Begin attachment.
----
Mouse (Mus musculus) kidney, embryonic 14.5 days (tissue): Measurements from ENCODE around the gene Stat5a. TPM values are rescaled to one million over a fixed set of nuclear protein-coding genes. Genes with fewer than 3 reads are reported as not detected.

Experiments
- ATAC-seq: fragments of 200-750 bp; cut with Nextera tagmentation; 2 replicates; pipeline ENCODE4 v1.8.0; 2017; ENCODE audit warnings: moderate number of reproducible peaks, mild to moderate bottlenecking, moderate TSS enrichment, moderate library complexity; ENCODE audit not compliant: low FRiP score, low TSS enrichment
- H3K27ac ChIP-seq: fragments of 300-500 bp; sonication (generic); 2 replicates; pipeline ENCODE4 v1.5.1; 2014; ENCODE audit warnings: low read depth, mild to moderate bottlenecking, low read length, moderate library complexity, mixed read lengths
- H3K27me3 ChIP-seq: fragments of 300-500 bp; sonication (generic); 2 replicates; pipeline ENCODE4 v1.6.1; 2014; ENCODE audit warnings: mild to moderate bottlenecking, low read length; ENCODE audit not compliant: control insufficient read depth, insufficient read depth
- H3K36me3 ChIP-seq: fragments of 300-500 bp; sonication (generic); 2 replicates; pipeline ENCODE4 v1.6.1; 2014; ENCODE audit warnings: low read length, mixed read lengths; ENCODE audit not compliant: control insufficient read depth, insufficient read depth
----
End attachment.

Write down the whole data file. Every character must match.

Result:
Mouse (Mus musculus) kidney, embryonic 14.5 days (tissue): Measurements from ENCODE around the gene Stat5a. TPM values are rescaled to one million over a fixed set of nuclear protein-coding genes. Genes with fewer than 3 reads are reported as not detected.

Experiments
- ATAC-seq: fragments of 200-750 bp; cut with Nextera tagmentation; 2 replicates; pipeline ENCODE4 v1.8.0; 2017; ENCODE audit warnings: moderate number of reproducible peaks, mild to moderate bottlenecking, moderate TSS enrichment, moderate library complexity; ENCODE audit not compliant: low FRiP score, low TSS enrichment
- H3K27ac ChIP-seq: fragments of 300-500 bp; sonication (generic); 2 replicates; pipeline ENCODE4 v1.5.1; 2014; ENCODE audit warnings: low read depth, mild to moderate bottlenecking, low read length, moderate library complexity, mixed read lengths
- H3K27me3 ChIP-seq: fragments of 300-500 bp; sonication (generic); 2 replicates; pipeline ENCODE4 v1.6.1; 2014; ENCODE audit warnings: mild to moderate bottlenecking, low read length; ENCODE audit not compliant: control insufficient read depth, insufficient read depth
- H3K36me3 ChIP-seq: fragments of 300-500 bp; sonication (generic); 2 replicates; pipeline ENCODE4 v1.6.1; 2014; ENCODE audit warnings: low read length, mixed read lengths; ENCODE audit not compliant: control insufficient read depth, insufficient read depth